In this context, in practice bank investment instruments, credit card payments, cash, cryptocurrency can be compared. While the Bank pays interest payments to the investment vehicles, the deposit is subject to such interruptions as the insured amount, there is no interest payment in the cryptocurrency. Although the high amount of cash transfer is quite costly and difficult, the risk of taxation in the long run of crypt money, which is easy to use in high amount of money transfer, is fast and cheap. Cryptocurrency is considered unavailable for the purpose of hiding value due to price fluctuations. While it is advisable not to control money supply, it can be criticized for being banned by governments.

Besides, the development of crypto coin and blockchain encryption technology will enable many new technologies to be achieved in the future. However, the various technological business opportunities created by the cryptocurrency industry are also remarkable. These include web development expertise, web security system design, market research analyst, marketing manager, financial analyst, and data scientist, business development representative and mining. For example, the most known “mining” in the mentioned works is getting harder day by day due to the difficulties that are expected to be solved and as a result the money earned in the sector is falling. The cost of crypto coin production is high if the cost is not available in countries offering low electricity. Since the cryptocurrency mining has caused the investment, maintenance and high level of energy consumption required by expertise, the residence of miners is more concentrated in China and Russia. But, Russia plans to rent cheaper apartments and transfer investors to the industrial zones by making cryptocurrency mining. It is also on the agenda to sell cryptocurrency miners electricity at different prices.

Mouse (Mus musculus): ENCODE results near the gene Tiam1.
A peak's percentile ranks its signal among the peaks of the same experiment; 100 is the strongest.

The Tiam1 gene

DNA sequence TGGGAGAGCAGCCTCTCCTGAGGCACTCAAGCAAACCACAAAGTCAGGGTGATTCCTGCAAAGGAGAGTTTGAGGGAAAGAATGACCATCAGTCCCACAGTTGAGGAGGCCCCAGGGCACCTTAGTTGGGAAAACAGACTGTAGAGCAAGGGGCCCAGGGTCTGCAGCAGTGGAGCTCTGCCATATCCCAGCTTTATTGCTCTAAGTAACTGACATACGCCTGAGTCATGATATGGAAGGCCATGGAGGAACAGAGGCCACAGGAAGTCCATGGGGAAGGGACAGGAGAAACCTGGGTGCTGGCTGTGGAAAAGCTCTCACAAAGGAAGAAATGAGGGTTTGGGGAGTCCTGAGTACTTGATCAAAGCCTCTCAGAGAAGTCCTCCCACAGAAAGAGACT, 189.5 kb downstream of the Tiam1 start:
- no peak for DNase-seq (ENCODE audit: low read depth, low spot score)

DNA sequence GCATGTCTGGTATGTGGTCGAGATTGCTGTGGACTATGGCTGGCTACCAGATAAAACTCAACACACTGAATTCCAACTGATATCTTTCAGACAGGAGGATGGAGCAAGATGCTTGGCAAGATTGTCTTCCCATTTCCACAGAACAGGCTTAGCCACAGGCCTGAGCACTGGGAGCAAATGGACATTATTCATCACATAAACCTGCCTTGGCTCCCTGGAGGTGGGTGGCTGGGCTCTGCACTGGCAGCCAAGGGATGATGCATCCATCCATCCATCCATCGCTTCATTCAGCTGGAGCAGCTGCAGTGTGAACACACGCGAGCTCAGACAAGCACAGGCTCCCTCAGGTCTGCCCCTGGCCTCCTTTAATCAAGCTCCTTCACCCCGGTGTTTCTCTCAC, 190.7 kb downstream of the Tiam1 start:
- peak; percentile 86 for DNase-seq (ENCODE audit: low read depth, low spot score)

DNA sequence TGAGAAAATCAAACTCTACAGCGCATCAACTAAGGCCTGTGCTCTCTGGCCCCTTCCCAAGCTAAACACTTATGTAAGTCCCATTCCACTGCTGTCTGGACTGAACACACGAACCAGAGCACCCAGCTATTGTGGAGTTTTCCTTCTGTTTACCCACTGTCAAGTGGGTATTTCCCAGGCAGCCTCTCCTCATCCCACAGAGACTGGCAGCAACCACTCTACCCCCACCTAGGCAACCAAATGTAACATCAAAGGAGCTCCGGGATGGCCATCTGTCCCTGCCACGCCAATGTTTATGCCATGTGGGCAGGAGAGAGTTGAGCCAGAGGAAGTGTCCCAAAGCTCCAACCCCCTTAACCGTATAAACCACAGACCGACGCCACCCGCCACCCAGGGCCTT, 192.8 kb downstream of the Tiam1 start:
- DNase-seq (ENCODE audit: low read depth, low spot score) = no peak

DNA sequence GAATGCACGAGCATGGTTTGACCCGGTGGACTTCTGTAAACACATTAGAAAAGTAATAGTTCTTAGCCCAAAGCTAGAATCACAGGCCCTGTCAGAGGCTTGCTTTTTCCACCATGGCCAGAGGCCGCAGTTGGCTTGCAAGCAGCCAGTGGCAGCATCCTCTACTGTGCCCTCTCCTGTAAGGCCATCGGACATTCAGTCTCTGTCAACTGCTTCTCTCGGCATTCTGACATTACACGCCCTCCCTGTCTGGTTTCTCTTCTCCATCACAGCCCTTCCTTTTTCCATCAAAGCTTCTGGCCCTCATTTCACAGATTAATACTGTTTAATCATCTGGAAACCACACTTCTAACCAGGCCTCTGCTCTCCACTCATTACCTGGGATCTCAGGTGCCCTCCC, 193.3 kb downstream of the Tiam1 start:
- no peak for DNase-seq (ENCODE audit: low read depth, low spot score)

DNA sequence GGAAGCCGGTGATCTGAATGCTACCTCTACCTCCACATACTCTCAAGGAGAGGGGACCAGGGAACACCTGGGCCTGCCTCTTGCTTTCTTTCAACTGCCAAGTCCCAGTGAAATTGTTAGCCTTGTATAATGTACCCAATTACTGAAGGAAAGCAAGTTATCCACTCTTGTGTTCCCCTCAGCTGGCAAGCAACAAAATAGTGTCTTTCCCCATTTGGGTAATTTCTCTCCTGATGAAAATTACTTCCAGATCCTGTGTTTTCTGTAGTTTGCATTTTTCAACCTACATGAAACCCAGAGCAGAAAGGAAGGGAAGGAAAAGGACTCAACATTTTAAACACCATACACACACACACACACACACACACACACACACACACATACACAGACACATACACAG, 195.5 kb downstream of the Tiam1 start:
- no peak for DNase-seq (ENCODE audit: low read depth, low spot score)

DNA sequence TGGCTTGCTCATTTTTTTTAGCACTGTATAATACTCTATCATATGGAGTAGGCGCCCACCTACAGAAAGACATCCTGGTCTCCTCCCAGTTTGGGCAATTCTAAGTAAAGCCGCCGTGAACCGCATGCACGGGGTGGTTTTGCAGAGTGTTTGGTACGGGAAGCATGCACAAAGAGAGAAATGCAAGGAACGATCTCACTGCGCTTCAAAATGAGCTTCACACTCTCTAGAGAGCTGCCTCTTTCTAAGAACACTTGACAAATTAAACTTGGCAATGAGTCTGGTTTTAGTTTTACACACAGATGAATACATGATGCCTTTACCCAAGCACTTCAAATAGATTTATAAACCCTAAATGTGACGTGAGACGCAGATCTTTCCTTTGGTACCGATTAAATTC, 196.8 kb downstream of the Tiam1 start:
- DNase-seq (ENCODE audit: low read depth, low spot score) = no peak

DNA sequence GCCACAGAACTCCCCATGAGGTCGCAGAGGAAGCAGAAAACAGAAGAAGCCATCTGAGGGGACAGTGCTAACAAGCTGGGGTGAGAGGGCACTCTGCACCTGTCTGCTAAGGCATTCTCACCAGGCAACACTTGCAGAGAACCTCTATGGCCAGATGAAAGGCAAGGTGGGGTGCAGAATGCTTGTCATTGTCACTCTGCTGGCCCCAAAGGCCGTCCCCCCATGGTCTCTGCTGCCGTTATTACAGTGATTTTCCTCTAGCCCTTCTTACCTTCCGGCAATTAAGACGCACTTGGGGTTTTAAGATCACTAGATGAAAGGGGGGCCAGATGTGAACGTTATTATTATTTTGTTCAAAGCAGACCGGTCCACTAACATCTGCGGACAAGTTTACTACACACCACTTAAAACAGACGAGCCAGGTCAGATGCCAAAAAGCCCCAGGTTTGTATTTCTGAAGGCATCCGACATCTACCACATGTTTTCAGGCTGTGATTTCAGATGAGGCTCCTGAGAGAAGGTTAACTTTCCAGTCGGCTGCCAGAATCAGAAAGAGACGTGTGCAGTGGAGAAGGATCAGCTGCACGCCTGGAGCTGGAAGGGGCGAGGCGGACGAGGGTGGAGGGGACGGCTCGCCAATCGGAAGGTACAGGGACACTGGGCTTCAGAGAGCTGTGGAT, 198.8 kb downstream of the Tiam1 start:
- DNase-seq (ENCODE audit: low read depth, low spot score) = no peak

[1] Campbell, J.Y., Lo, W.A., MacKinlay, A.C. (1997), “The Econometrics of Financial Markets”, Princeton University Press, Princeton New Jersey, P-632.

[2] James, Paul; Patomäki, Heikki (2007). “Globalization and Economy”, Global Finance and the New Global Economy. London: Sage Publications, Vol. 2, P12.

[3] United Nations, New York (2020), “World economic situation and prospects report” dated 25 Mar Pp-10-74.

[4] United Nations, New York (2018), “World economic situation and prospects report” dated 30 Nov, Pp 5-75.

[5] AKS Namboodiri, (2017) “Digital banking New Horizons in a Cash- Light India”, Financial Foresight April 2017, Pp 28-30.

[6] D.P. Warne & Suman, (2017) “Integration of Indian Stock Market with Selected Global Stock Markets”, Indian Journal of Accounting June 2017, Vol. XLIX (1), pp. 59-68.

[7] Jonathan Chiu and Thorsten Koeppl (2017), “The Economics of Cryptocurrencies Bitcoin and Beyond” Econpapers Department of Economics Queen‟s University, Canada, April, Pp 15-55.

[8] Ugo Giorgio Zoli lo Prinzi,(2017) “Cryptocurrency In A Globalized World: A Comparative Analysis Of Bitcoin As A Financial Asset”, Department of Economics and Finance, LUISS University, Pp 14-18.

[9] Dierksmeier, Claus & Seele, Peter (2016) “Cryptocurrencies and Business Ethics”, Journal of Business Ethics, Springer, September 2018 Pp 152-160.

[10] Campbell.R.Harvey, Yan Liu, Heging Zhu, (2015), “… and the Cross-Section of Expected Returns “, The Review of Financial Studies, Advance Access publication, Oxford University, , January, Volume 29, Issue 1, Pp 5-68.

[11] Jochen Kasper, (2017) Evolution of Bitcoin: Volatility Comparisons with Least Developed Countries Currencies” Journal if Internet Banking and Commerce, on Dec 2017, Pp 1-22.

[1] Barski, C. & C. Wilmer (2015), Bitcoin for the Befuddled, USA.

[2] Lee, D. & K. ChuEn & L. Guo & Y. Wang (2018), “Cryptocurrency: A New Investment Opportunity?”, The Journal of Alternative Investments, 20(3), 16-40.

[3] Narayanan, A. & J. Bonneau & E. Felten & A. Miller & S. Goldfeder (2016), Bitcoin and Cryptocurrency Technologies: A Comprehensive Introduction, Princeton University Press.

[4] Norman A. (2017), “Cryptocurrency Mining”, CreateSpace Independent Publishing Platform, September 25, 2-4.

[5] Polasik, M. & A. Piotrowska & T.P. Wisniewski & R. Kotkowski & G. Lightfoot (2014), Price Fluctuations and the Use of Bitcoin: An Empirical Inquiry

[6] Renterghem, J.V. & W.D. Meerleer (2017), “From Bits to Coins: Price Formation of Bitcoin”, Aantal Woorden: 21479, Master Thesis